Feast of Circumcision of Our Lord celebrated
The churches that follow the Julian Calendar mark the feasts of Circumcision of the Lord and the Holy Name of Jesus on January 14. On the same day, they commemorate one of the church fathers, St. Basil the Great.
The event of the circumcision of Jesus is described in the Gospel of Luke (2:21): “On the eighth day, when the boy was to be circumcised, he was given the name Jesus, which was announced by an angel before his conception in the womb.”
In the Old Testament, circumcision was a law signifying the covenant of God with Abraham and his descendants: the rite was of a great importance as it symbolized membership in the religion and nation and subordination to the law and duties. Non-observance of the law meant a breach thereof and exclusion from the nation.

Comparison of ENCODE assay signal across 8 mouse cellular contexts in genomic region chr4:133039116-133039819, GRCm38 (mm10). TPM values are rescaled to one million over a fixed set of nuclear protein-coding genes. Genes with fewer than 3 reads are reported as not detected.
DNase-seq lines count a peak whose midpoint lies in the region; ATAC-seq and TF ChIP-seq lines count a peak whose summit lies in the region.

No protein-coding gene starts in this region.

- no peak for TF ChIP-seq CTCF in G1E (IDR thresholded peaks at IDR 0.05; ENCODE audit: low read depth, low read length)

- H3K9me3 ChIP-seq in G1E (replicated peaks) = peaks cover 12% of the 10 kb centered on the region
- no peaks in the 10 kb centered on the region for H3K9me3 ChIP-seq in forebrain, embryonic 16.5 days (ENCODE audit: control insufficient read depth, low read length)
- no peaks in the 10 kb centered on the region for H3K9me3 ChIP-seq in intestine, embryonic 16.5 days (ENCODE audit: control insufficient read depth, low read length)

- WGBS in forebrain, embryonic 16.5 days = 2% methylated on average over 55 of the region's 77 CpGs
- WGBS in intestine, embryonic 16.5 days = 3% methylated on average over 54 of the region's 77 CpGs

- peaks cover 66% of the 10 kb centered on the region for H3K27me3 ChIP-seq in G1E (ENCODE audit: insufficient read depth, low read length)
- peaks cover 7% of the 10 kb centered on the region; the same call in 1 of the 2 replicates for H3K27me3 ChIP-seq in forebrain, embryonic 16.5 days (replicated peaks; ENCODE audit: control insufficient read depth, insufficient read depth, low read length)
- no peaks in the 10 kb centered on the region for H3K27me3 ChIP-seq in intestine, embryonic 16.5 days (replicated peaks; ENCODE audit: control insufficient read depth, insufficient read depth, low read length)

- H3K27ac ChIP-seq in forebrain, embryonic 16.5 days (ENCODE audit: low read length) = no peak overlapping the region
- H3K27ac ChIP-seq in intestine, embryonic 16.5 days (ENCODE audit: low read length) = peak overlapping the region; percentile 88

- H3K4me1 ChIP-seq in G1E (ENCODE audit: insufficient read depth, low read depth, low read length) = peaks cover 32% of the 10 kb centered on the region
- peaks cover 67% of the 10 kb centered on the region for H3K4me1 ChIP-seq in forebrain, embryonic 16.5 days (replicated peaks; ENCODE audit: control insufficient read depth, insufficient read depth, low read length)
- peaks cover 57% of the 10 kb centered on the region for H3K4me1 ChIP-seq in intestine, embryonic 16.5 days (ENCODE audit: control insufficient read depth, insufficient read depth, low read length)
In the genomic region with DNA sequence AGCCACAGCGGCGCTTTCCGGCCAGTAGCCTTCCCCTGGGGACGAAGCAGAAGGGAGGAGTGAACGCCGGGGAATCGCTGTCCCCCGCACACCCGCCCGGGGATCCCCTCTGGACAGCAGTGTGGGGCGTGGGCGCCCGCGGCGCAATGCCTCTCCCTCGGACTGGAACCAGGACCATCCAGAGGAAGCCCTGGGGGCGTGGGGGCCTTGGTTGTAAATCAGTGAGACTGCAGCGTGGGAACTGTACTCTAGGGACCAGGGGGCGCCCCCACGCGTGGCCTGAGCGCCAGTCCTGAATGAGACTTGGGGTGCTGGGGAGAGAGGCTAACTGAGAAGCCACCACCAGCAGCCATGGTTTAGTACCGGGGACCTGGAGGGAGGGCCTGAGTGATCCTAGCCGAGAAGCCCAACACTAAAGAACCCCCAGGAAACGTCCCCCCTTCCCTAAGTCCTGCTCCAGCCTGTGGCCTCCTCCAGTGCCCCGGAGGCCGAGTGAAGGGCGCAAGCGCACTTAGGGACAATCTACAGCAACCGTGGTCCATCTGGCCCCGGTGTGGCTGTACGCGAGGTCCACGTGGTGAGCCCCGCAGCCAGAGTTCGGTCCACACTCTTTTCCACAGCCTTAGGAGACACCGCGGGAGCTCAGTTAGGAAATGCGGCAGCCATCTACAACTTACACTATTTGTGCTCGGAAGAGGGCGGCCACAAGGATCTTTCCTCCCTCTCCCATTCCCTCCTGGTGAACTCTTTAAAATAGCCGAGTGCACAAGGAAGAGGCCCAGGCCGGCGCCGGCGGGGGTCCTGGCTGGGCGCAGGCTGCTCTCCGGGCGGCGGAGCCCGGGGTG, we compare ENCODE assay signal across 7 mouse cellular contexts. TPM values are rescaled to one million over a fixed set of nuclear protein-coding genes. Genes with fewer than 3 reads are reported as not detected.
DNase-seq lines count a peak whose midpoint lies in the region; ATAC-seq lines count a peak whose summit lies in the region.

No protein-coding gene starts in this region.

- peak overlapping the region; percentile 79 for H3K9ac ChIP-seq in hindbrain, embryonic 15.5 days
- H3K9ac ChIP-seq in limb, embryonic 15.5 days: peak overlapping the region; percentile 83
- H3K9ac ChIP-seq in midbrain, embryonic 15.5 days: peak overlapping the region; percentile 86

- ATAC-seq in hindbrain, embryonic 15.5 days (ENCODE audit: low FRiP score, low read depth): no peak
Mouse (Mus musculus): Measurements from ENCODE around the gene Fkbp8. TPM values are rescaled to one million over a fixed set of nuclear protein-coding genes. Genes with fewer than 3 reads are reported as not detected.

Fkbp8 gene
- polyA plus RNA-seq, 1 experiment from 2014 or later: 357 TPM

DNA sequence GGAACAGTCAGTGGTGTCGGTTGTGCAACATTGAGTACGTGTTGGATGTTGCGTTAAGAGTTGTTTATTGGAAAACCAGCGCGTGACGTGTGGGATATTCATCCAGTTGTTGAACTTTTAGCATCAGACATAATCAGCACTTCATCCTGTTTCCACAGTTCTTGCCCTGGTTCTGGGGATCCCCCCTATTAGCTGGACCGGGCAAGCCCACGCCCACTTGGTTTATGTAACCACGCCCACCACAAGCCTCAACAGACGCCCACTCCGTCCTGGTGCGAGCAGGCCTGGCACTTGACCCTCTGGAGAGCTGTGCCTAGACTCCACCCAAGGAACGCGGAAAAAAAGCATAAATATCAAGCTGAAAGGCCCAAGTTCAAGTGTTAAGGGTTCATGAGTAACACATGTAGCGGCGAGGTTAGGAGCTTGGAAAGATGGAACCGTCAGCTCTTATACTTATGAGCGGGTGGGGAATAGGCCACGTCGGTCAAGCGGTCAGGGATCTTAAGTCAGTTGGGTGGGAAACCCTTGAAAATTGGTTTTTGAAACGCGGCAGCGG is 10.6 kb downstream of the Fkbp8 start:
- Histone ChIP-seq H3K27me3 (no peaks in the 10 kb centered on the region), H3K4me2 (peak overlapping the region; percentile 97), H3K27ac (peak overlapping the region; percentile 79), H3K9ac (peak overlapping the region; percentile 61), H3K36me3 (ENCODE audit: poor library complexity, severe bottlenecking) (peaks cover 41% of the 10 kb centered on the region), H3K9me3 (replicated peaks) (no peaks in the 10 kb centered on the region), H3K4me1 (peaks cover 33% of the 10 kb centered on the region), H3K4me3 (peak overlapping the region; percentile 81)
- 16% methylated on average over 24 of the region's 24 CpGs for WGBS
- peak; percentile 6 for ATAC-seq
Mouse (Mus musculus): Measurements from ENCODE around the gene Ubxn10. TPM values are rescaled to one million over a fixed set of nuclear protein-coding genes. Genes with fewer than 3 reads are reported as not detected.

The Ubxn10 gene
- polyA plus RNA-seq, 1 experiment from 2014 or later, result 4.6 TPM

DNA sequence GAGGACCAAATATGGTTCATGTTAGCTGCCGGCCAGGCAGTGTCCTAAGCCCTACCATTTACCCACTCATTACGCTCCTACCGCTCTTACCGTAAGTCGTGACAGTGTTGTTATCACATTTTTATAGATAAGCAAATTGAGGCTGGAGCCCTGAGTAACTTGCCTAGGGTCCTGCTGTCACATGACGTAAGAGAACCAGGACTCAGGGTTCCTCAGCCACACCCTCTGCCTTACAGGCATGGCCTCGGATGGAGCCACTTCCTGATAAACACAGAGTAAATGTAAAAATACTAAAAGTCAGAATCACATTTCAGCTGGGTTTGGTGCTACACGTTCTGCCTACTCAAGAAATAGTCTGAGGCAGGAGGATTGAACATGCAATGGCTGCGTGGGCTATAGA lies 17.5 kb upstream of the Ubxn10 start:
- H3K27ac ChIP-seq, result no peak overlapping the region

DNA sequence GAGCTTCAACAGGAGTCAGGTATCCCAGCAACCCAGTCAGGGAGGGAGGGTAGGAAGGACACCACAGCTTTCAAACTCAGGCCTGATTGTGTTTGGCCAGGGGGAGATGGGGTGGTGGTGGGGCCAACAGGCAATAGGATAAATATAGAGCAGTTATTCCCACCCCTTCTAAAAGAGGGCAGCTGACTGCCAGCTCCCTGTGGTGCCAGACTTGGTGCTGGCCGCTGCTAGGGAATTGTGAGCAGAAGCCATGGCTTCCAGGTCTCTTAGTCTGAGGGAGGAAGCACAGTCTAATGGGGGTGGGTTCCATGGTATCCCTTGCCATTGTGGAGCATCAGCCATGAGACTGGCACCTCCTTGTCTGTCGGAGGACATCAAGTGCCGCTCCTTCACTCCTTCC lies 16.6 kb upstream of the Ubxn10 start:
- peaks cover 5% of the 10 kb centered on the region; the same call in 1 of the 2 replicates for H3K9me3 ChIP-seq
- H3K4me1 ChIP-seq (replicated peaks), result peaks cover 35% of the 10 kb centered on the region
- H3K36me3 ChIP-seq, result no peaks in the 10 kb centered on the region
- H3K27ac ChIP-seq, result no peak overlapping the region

The church stresses in the event of the circumcision of Jesus Christ primarily sacrifice and self-denial: each Christian must practice circumcision of his or her lusts and evil desires.
The feast of circumcision is not one of the 12 greatest feasts even though it is considered an important one.
The church also commemorates St. Basil the Great.
He was born in 330, in Caesarea, and came from a noble family known not only for its riches but also its zealous Christian Faith. In 362, he was consecrated deacon by Bishop Meletius and, after two years, he was ordained presbyter by Bishop of Caesarea.
The saint wrote many works and left a large spiritual heritage of dogmatic, moral, ascetic, and polemical works, an explanation of the Holy Scripture and 366 letters. He also compiled the text of the Divine Liturgy and contributed to the formation of the teaching about the Holy Trinity. He is recognized as a Great Teacher of the Church.
St. Theodore Studite calls St. Basil “the father of Greek monasticism and the first among all the fathers.”